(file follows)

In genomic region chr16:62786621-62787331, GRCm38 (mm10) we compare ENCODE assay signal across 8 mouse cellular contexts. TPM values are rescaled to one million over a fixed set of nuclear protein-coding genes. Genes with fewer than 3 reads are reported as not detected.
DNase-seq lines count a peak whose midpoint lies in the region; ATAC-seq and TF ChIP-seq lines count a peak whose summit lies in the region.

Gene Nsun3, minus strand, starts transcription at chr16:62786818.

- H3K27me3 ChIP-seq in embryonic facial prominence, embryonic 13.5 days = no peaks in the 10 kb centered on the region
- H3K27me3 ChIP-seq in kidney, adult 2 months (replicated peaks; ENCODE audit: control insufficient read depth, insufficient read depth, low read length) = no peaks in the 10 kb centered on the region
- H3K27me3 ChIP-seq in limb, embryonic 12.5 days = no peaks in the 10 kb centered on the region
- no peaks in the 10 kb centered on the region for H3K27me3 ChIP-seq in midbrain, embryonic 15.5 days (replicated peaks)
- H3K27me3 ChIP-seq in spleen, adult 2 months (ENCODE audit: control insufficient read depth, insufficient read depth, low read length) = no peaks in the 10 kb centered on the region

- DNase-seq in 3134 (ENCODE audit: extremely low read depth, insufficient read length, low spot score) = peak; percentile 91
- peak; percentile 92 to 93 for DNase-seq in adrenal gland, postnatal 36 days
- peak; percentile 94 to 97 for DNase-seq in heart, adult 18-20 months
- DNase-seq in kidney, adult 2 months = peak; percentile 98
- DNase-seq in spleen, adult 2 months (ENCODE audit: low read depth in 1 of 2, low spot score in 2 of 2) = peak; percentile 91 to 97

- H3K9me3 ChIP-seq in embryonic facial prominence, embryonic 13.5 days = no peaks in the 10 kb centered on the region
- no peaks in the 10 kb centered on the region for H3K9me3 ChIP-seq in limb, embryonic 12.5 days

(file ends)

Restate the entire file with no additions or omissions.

In genomic region chr16:62786621-62787331, GRCm38 (mm10) we compare ENCODE assay signal across 8 mouse cellular contexts. TPM values are rescaled to one million over a fixed set of nuclear protein-coding genes. Genes with fewer than 3 reads are reported as not detected.
DNase-seq lines count a peak whose midpoint lies in the region; ATAC-seq and TF ChIP-seq lines count a peak whose summit lies in the region.

Gene Nsun3, minus strand, starts transcription at chr16:62786818.

- H3K27me3 ChIP-seq in embryonic facial prominence, embryonic 13.5 days = no peaks in the 10 kb centered on the region
- H3K27me3 ChIP-seq in kidney, adult 2 months (replicated peaks; ENCODE audit: control insufficient read depth, insufficient read depth, low read length) = no peaks in the 10 kb centered on the region
- H3K27me3 ChIP-seq in limb, embryonic 12.5 days = no peaks in the 10 kb centered on the region
- no peaks in the 10 kb centered on the region for H3K27me3 ChIP-seq in midbrain, embryonic 15.5 days (replicated peaks)
- H3K27me3 ChIP-seq in spleen, adult 2 months (ENCODE audit: control insufficient read depth, insufficient read depth, low read length) = no peaks in the 10 kb centered on the region

- DNase-seq in 3134 (ENCODE audit: extremely low read depth, insufficient read length, low spot score) = peak; percentile 91
- peak; percentile 92 to 93 for DNase-seq in adrenal gland, postnatal 36 days
- peak; percentile 94 to 97 for DNase-seq in heart, adult 18-20 months
- DNase-seq in kidney, adult 2 months = peak; percentile 98
- DNase-seq in spleen, adult 2 months (ENCODE audit: low read depth in 1 of 2, low spot score in 2 of 2) = peak; percentile 91 to 97

- H3K9me3 ChIP-seq in embryonic facial prominence, embryonic 13.5 days = no peaks in the 10 kb centered on the region
- no peaks in the 10 kb centered on the region for H3K9me3 ChIP-seq in limb, embryonic 12.5 days